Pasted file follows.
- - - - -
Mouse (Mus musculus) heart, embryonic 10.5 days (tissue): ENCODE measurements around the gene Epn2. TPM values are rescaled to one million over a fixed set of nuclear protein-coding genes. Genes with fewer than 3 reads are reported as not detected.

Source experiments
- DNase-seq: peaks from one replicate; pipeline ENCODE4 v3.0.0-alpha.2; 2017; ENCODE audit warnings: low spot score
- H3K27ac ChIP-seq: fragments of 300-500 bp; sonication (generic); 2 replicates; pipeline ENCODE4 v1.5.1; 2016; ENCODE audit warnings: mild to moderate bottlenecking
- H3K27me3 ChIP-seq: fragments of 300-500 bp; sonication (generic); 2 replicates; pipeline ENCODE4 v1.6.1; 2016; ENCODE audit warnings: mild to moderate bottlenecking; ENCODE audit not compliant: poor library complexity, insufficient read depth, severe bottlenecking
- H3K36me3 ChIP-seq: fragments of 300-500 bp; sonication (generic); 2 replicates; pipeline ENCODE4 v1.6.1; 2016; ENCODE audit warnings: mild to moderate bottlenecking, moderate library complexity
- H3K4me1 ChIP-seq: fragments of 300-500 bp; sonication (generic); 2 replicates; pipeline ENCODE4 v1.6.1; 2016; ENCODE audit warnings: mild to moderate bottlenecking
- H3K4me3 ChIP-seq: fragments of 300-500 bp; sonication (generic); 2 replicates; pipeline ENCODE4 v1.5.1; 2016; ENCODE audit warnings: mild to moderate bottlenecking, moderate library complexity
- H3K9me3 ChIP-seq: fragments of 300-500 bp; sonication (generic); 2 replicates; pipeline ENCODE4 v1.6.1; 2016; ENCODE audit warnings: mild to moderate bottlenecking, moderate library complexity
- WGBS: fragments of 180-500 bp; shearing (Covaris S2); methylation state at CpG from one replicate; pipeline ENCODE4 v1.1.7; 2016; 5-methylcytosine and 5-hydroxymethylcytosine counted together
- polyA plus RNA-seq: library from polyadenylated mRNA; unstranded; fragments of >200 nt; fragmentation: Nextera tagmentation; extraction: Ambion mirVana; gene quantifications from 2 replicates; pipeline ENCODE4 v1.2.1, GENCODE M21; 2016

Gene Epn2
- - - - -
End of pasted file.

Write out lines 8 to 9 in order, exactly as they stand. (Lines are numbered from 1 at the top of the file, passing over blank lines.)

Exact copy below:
- H3K4me3 ChIP-seq: fragments of 300-500 bp; sonication (generic); 2 replicates; pipeline ENCODE4 v1.5.1; 2016; ENCODE audit warnings: mild to moderate bottlenecking, moderate library complexity
- H3K9me3 ChIP-seq: fragments of 300-500 bp; sonication (generic); 2 replicates; pipeline ENCODE4 v1.6.1; 2016; ENCODE audit warnings: mild to moderate bottlenecking, moderate library complexity